Martin Lewis issues six month warning to mortgage holders looking to avoid repayment rate surge
Published: 24/05/2023- 12:43
Updated: 24/05/2023- 12:58
Martin Lewis has issued a six month warning to households across Britain about how to bag the best mortgage deals.
The finance expert offered his advice to those whose fixed term mortgages are about to end.
During a segment on This Morning, presenter Alison Hammond read out a letter from Joanne, as her five-year fixed term mortgage is about to come to an end.
She wrote: "How long should we leave it before getting our new deal? I'm really worried about losing the house if our interest rate goes too high as only my husband works."
Martin Lewis offered his advice to homeowners whose fixed term mortgages are about to end
The viewer said they had only been paying two per cent interest over recent years.
In response, Lewis said: "Your interest rate is going to go up and it's going to go up substantially because UK base rates have gone up very substantially in the last year.
"Your mortgage was set at the time and mortgages were at historic cheap rates. I mean, the 2 per cent five-year fix is an anomaly if you look over history."
This month, the Bank of England announced that it base rate was increasing from 4.25 per cent to 4.5 per cent.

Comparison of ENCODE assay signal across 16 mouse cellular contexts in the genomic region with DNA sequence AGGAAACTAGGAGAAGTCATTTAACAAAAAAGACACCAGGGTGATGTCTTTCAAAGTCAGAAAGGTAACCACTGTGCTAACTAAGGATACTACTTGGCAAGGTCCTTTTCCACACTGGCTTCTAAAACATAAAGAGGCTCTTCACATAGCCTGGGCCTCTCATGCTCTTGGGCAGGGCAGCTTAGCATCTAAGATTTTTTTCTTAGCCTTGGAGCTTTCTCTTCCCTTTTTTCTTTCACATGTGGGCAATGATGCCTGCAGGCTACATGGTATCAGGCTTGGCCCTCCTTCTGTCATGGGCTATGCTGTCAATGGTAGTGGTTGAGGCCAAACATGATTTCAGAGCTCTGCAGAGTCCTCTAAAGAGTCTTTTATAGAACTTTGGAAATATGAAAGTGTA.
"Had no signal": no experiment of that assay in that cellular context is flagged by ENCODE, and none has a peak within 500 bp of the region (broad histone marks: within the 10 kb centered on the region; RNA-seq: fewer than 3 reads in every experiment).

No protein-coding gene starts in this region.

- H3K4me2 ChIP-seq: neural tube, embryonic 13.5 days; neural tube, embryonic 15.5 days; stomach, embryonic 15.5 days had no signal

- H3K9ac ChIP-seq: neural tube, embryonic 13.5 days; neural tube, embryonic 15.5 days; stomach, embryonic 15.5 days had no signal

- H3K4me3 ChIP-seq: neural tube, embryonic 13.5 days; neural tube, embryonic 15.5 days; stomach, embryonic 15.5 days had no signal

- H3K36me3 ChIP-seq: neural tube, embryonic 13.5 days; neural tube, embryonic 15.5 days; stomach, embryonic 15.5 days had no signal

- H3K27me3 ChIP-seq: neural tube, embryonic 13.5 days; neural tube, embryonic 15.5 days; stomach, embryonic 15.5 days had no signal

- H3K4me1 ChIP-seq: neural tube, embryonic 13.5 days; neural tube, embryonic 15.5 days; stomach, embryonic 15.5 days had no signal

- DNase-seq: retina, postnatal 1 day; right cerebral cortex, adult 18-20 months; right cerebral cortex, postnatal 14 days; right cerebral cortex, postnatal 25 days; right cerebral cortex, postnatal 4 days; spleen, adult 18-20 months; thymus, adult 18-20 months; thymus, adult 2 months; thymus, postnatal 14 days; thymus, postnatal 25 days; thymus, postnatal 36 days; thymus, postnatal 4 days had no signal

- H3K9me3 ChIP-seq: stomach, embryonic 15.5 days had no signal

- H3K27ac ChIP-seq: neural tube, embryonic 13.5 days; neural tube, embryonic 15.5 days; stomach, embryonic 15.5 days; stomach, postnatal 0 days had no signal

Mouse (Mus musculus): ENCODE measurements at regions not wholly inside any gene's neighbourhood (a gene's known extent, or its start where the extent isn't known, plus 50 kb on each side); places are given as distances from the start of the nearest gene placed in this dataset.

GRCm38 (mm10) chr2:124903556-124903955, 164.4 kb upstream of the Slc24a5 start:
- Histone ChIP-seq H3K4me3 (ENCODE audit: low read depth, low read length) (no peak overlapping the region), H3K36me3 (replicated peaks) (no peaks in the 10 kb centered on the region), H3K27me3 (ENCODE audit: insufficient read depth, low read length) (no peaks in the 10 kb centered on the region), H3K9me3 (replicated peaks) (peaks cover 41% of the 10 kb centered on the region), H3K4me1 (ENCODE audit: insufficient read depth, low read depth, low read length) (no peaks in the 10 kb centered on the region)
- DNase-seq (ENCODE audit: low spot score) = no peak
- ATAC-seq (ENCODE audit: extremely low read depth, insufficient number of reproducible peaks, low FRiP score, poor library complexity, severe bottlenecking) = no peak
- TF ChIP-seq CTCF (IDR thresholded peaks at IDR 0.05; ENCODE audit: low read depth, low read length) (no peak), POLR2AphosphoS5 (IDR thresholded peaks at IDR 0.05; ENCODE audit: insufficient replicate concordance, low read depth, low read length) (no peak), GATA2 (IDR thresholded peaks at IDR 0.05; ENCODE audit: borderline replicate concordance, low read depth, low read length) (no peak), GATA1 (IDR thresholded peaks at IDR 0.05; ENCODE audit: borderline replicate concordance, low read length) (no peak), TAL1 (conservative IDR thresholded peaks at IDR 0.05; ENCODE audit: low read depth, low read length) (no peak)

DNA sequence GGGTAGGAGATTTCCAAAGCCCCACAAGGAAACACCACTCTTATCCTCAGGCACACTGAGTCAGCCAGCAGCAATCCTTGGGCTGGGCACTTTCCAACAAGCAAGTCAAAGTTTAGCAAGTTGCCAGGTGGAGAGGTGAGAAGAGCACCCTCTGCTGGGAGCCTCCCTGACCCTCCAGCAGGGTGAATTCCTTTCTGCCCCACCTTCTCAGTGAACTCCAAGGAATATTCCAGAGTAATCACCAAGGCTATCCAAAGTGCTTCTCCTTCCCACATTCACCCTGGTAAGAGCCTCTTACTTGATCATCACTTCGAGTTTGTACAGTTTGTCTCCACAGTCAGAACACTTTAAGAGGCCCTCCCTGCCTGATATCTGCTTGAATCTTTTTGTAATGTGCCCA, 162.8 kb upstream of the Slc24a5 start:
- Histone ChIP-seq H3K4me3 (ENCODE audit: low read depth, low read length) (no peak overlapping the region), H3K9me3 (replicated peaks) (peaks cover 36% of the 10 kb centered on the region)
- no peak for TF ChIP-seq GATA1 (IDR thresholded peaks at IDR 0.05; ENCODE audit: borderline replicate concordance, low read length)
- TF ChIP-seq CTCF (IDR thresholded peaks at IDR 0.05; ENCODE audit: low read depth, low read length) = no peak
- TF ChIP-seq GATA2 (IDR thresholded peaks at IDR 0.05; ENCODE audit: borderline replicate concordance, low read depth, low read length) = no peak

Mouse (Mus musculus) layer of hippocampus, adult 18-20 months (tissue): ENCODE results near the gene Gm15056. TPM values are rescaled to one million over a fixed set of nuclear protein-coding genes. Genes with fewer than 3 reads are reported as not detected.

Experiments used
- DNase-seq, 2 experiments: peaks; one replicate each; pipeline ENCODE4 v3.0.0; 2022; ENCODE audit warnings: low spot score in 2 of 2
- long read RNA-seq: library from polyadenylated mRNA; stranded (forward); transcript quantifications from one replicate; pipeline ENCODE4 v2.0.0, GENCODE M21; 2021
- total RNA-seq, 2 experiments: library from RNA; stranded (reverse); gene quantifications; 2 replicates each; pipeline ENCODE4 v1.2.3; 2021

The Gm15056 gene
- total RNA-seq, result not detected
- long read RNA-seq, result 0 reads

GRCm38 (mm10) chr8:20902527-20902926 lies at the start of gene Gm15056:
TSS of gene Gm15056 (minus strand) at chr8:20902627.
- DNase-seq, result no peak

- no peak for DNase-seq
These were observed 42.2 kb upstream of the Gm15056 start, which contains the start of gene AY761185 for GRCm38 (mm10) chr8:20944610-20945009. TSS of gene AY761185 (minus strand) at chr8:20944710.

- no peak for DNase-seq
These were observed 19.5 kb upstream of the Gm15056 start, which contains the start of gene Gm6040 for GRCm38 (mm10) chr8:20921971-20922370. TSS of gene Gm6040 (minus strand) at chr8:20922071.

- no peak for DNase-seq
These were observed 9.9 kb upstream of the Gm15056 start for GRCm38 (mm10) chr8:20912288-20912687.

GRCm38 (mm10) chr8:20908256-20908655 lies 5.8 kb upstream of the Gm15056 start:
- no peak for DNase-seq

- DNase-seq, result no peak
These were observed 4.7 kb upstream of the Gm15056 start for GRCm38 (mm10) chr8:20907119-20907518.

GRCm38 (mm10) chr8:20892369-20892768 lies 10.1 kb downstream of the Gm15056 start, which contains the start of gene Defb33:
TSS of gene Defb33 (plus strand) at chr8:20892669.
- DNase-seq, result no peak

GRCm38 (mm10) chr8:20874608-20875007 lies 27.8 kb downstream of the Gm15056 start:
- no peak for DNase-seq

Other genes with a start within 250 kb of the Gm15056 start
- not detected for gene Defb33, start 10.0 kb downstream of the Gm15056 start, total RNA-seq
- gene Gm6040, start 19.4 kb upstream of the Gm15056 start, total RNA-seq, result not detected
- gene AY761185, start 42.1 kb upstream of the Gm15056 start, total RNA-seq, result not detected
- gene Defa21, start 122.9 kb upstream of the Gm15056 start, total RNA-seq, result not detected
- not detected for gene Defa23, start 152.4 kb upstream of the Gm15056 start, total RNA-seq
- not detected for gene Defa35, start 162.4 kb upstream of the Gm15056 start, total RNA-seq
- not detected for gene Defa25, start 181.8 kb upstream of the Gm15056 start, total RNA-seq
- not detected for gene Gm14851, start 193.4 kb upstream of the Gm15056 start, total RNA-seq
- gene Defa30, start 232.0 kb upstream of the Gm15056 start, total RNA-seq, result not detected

The expert advised Joanne and her husband to begin looking for a new mortgage rate six months before their current one expires.
"If you do find a cheap rate, you can sometimes pay to lock in ahead of time. Many existing lenders will let you lock in deals for months in advance," he said.
Lewis added that he did not have a "crystal ball" so is unable to predict the future with interest rates.
He said: "The UK base rate set by the Bank of England [...] has been going up and it's predicted we're near the peak now but some people think it might go up a little bit further.
"Now that dictates the rate of variable and tracker mortgages. Variable can move slightly but tracker will follow [the base rate] exactly.
The finance expert advises that Britons begin looking for a new mortgage rate six months before their current one expires
"But when you're talking about the rate at which new [fixed mortgages] are set, they tend to be [based] more on the long-term predictions for interest rates. So not the current interest rate but where they think it will go in the future."
Lewis recommended that Joanne benefits from a fixed-rate mortgages as they are more affordable than variable alternatives, as interest rates are expected to drop at some point.
He continued: 'What we have at the moment is a really interesting situation where fixed-rate mortgages are cheaper than variables.
'And five-year fixes are cheaper than two-year fixes. It's what's known technically as an "inverse yield-curve".
'The prediction is that long-term interest rates are going to come down from where they are right now.'